With regards to the potential crime at issue, Plaintiff argues that the Coaches had no personal knowledge of any sexual contact between S.W. and Ms. Nutt and any belief by the Coaches of that was based on rumor and conjecture. RESPONSE at 13, 16. Moreover, while Defendants are technically correct that the Texas' statutory rape law generally makes it a crime for a person eighteen years of age or older to engage in a sexual activity with someone under the age of eighteen, the statute provides a clear and unmistakable affirmative defense for situations such as these. See TEX. PENAL CODE ANN. § 22.011(e) (West 2011) (absolving the actor from liability if the child was 14 years of age or older and the actor was not more than three years older than the victim at the time of the offense). Defendants' argument is further belied by their own actions: Plaintiff provides evidence that "Defendants . . . do not attempt to notify parents or authorities when heterosexual students [of] 16 years of age or less have romantic relationship with 18 year olds."


This post has been edited by StrangeSox: Feb 15, 2012 -> 09:23 AM
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Jenksismybitch
post Feb 15, 2012 -> 09:41 AM
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I don't think they did the right thing, but I wouldn't call it an invasion of her privacy either, especially if there was actual evidence that she was "openly gay for several years."

This post has been edited by Jenksismybitch: Feb 15, 2012 -> 09:42 AM
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StrangeSox
post Feb 15, 2012 -> 09:45 AM
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QUOTE (Jenksismyb**** @ Feb 15, 2012 -> 09:41 AM) *
I don't think they did the right thing, but I wouldn't call it an invasion of her privacy either, especially if there was actual evidence that she was "openly gay for several years."


That's their assertion, but the judge isn't buying that claim. If she wasn't openly gay, then she absolutely has a right to privacy that they violated.
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Balta1701
post Feb 15, 2012 -> 09:45 AM
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QUOTE (Jenksismyb**** @ Feb 15, 2012 -> 10:41 AM) *
I don't think they did the right thing, but I wouldn't call it an invasion of her privacy either, especially if there was actual evidence that she was "openly gay for several years."

Why does that matter? If the person hasn't told their parents?
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StrangeSox
post Feb 15, 2012 -> 09:45 AM
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QUOTE (Balta1701 @ Feb 15, 2012 -> 09:45 AM) *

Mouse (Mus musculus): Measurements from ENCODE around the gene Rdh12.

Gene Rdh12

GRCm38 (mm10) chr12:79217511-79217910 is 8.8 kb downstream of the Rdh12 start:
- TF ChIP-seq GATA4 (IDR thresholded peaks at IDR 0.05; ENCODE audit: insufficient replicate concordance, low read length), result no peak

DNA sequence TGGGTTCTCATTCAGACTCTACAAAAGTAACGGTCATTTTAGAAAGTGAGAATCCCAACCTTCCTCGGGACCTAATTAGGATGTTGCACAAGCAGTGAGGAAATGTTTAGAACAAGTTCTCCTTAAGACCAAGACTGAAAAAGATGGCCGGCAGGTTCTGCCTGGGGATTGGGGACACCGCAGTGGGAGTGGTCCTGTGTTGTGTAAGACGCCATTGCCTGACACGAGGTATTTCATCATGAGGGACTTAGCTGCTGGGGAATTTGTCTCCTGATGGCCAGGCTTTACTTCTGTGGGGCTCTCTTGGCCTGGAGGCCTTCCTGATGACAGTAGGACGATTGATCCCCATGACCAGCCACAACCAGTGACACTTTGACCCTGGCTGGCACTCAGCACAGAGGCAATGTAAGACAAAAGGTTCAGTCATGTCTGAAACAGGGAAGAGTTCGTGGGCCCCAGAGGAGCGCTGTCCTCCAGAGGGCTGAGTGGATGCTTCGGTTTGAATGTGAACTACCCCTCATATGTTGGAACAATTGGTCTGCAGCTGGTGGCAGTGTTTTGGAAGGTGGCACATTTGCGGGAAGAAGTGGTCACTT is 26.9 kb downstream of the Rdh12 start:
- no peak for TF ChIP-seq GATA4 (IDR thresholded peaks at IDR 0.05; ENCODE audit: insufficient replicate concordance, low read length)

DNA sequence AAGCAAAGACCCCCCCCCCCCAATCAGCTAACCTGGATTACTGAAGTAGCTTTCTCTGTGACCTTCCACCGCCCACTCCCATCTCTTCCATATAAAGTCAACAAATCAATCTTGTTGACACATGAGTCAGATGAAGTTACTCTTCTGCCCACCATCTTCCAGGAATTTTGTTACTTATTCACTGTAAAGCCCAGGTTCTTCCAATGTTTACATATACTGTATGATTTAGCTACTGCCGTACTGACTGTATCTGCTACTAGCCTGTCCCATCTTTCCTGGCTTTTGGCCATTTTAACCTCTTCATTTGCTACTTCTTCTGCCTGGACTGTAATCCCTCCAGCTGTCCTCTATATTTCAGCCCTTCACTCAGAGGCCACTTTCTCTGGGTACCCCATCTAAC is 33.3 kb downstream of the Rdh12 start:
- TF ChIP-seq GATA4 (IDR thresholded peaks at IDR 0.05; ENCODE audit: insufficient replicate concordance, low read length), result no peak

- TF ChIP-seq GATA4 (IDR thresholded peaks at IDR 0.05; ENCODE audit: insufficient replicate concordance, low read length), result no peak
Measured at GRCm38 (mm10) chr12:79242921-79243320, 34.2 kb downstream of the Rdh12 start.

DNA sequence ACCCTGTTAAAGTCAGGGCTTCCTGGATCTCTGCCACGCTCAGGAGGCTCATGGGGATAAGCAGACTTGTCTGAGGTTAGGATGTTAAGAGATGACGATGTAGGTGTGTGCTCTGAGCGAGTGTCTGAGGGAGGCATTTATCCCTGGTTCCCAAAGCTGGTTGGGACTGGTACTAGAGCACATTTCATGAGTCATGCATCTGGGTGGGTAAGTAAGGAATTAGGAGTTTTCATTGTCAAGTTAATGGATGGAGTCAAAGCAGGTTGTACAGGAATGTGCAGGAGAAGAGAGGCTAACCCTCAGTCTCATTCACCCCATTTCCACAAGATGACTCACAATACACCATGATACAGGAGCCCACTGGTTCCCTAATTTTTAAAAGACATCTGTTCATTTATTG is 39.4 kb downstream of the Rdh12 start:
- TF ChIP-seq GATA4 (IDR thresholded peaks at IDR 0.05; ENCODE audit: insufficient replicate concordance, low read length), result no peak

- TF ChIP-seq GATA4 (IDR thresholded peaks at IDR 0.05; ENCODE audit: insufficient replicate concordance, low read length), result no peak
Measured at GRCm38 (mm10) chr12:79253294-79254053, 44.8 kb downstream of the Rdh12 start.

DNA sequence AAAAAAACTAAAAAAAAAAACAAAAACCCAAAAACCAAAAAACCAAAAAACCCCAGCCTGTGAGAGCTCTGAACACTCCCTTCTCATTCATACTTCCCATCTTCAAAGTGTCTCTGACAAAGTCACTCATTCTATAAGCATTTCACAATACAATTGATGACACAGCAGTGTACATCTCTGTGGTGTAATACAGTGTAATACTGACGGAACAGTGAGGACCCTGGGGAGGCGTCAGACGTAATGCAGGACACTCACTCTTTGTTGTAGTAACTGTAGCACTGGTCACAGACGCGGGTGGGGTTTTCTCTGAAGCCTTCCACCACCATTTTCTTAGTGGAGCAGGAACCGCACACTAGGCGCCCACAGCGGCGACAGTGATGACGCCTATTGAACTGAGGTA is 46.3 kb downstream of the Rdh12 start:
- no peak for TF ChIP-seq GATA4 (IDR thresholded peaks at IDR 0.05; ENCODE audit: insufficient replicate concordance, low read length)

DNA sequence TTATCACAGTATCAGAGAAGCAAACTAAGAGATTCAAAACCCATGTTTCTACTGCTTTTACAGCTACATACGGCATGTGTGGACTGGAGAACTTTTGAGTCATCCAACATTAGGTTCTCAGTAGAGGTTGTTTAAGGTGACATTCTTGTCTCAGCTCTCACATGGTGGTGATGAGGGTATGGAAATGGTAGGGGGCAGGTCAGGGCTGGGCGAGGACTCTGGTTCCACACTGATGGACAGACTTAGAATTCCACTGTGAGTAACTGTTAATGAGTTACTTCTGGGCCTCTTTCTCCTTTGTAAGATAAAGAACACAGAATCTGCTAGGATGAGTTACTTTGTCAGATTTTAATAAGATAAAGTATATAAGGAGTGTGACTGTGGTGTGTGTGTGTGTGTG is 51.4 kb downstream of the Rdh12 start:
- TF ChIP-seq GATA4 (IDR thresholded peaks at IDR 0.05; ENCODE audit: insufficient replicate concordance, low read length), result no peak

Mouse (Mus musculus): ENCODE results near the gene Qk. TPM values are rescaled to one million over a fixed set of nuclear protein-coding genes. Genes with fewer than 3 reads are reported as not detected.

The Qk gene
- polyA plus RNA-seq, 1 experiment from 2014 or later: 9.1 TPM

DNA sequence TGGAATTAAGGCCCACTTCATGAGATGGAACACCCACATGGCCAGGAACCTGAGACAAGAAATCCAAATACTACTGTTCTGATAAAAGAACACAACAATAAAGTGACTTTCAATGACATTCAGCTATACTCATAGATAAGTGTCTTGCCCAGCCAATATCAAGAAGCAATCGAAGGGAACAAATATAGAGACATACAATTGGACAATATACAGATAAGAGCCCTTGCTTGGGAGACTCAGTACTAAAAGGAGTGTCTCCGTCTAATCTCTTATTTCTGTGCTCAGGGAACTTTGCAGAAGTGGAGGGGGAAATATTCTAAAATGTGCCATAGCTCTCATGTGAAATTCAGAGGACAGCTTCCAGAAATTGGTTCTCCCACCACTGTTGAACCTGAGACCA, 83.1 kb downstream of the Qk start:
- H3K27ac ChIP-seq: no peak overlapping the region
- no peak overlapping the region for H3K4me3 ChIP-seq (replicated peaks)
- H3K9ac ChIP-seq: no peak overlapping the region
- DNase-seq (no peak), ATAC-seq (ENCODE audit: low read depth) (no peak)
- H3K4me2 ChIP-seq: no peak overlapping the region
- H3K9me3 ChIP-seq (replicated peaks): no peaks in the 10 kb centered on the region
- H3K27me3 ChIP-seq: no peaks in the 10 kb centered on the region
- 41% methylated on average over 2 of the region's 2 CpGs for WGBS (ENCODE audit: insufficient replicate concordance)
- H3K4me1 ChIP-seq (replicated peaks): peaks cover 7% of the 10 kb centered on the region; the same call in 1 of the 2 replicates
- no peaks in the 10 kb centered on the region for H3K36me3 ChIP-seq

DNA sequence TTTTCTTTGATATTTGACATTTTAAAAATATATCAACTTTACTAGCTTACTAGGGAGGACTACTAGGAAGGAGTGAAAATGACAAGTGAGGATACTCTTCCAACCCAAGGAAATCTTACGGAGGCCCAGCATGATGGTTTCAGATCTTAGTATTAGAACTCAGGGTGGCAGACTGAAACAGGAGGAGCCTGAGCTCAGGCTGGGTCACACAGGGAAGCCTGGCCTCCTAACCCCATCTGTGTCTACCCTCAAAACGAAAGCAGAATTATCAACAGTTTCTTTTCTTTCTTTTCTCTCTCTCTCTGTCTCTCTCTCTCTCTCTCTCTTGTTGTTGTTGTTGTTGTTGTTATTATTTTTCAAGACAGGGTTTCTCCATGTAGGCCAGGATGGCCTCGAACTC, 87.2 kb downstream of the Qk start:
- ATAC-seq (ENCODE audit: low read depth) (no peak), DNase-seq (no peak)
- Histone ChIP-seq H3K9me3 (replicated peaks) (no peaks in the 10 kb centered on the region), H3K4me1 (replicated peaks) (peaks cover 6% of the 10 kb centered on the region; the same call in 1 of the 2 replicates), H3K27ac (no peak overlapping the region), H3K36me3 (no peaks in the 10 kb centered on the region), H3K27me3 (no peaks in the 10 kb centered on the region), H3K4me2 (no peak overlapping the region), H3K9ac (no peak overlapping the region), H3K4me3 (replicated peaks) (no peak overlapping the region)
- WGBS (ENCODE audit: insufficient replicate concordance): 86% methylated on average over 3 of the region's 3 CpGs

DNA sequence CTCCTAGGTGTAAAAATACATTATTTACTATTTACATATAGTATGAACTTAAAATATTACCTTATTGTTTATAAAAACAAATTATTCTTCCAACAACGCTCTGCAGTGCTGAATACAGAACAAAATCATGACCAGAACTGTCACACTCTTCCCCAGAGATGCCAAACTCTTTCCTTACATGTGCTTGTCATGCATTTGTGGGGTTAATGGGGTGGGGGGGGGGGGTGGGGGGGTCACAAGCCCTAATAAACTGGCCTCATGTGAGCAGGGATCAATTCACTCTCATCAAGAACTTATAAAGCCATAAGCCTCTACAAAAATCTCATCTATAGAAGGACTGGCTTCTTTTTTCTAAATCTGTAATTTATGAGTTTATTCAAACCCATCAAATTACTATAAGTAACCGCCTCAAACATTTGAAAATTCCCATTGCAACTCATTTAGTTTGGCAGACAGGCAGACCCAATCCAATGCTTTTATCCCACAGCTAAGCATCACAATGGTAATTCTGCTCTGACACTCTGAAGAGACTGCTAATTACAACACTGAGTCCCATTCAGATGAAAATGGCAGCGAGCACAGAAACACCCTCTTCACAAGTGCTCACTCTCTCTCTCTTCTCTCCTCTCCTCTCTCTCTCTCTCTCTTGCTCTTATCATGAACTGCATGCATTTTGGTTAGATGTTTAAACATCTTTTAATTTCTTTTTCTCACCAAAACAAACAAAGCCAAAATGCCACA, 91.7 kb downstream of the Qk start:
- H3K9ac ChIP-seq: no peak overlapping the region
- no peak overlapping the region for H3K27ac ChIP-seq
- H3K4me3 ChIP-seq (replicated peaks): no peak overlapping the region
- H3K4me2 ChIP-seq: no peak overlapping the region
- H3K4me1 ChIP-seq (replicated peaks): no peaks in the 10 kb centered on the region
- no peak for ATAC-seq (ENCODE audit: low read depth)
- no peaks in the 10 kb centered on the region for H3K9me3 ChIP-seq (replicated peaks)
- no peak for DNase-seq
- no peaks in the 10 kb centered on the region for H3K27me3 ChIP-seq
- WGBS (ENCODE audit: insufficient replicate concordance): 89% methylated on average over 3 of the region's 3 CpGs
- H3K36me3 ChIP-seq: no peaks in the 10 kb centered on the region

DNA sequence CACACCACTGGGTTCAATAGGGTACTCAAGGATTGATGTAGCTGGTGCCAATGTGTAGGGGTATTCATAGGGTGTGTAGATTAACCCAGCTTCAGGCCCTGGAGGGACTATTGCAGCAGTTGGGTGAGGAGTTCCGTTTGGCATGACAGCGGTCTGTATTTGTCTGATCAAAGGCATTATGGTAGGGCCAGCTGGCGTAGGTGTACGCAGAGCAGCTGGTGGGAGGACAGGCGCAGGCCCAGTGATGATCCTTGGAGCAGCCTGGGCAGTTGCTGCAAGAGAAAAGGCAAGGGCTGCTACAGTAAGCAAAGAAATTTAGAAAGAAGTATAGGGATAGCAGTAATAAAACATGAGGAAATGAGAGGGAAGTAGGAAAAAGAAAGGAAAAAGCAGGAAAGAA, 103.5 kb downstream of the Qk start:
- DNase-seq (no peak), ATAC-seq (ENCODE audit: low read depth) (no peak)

Why does that matter?


It's hard to violate someone's privacy by disclosing public information.
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Balta1701
post Feb 15, 2012 -> 09:46 AM
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QUOTE (StrangeSox @ Feb 15, 2012 -> 10:45 AM) *
It's hard to violate someone's privacy by disclosing public information.

But if the person hasn't told their parents, then the information is still private at some level, wouldn't you agree?
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iamshack
post Feb 15, 2012 -> 09:46 AM
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QUOTE (Jenksismyb**** @ Feb 15, 2012 -> 09:41 AM) *
I don't think they did the right thing, but I wouldn't call it an invasion of her privacy either, especially if there was actual evidence that she was "openly gay for several years."

Even if she was openly gay at school, that doesn't mean her mother knew or that she wanted her mother to know.

If it's not an invasion of her privacy to lock her in a room and threaten her, what would you call it? False imprisonment?
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Balta1701
post Feb 15, 2012 -> 09:47 AM
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QUOTE (iamshack @ Feb 15, 2012 -> 10:46 AM) *
If it's not an invasion of her privacy to lock her in a room and threaten her, what would you call it? False imprisonment?

A way for Craig James to build support for his campaign?
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StrangeSox
post Feb 15, 2012 -> 09:49 AM
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QUOTE (Balta1701 @ Feb 15, 2012 -> 09:46 AM) *
But if the person hasn't told their parents, then the information is still private at some level, wouldn't you agree?


Potentially but that's a lot more of a grey area both ethically (she appeared openly gay to them, could they honestly know or expect that the mother didn't know if they had legitimate reasons for informing on the relationship) and legally.